Whether it’s an image, video, PDF, infographic or otherwise, the need for visuals in your content marketing has not changed. Remember to keep them appealing and relevant to your brand’s message in order to garner optimal engagement.

Keep your audience in the loop
Your audience wants to know about any changes happening with your brand. Whether it’s a new event or a change of product availability, it’s important that your consumers are always ‘in the know’ so that they know how to respond.

Optimise for SEO
Has your page been loading at the same slow pace all this time? Time to get around to it and change that. Are you using keywords that generate traffic? If not, it might be time to adjust your SEO strategy for the better.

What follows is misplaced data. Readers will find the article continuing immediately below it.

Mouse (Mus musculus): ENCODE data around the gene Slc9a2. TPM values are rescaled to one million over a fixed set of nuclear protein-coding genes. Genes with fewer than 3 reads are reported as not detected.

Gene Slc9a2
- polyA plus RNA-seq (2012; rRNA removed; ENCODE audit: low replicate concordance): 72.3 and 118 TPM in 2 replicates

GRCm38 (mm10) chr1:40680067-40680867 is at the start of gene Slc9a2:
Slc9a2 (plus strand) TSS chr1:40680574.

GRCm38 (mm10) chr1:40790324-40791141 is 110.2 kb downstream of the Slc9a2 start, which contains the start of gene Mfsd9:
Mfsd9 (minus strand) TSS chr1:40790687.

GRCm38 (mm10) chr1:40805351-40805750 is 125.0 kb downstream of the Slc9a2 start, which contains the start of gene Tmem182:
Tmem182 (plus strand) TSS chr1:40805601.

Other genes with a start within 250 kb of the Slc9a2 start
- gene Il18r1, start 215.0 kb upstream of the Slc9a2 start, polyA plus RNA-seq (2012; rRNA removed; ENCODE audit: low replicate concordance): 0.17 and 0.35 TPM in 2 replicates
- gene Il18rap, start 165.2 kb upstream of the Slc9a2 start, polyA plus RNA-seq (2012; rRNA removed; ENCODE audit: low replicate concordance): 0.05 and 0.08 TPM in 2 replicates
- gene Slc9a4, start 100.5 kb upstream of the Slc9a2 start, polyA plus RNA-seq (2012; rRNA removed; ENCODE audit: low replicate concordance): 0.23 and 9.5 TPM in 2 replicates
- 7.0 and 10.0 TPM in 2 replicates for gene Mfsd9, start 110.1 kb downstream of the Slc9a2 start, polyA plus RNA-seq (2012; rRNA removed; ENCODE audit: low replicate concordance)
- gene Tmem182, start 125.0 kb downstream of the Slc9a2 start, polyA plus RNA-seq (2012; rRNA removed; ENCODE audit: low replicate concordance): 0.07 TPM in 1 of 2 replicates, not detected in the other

Take note of your audience’s responses
Utilise social media tools and features that will help you keep track of what your audience is saying about various topics within your industry or to spot what’s trending. For instance, LinkedIn has a ‘Content Suggestions’ feature that can help you find trends that will fuel your content.

Remember to use mentions
Mentioning other users in your posts with @ will boost your brand awareness, as the person you are tagging will be more likely to share it with their own followers and interact with your content.

Encourage employee advocacy
Encourage your own employees to share your brand’s posts in order to gain more traction. According to LinkedIn, “content shared by employees has twice the engagement rate of a company”, so it’s easy to see why this would be beneficial to your brand.

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*Image courtesy of Pixabay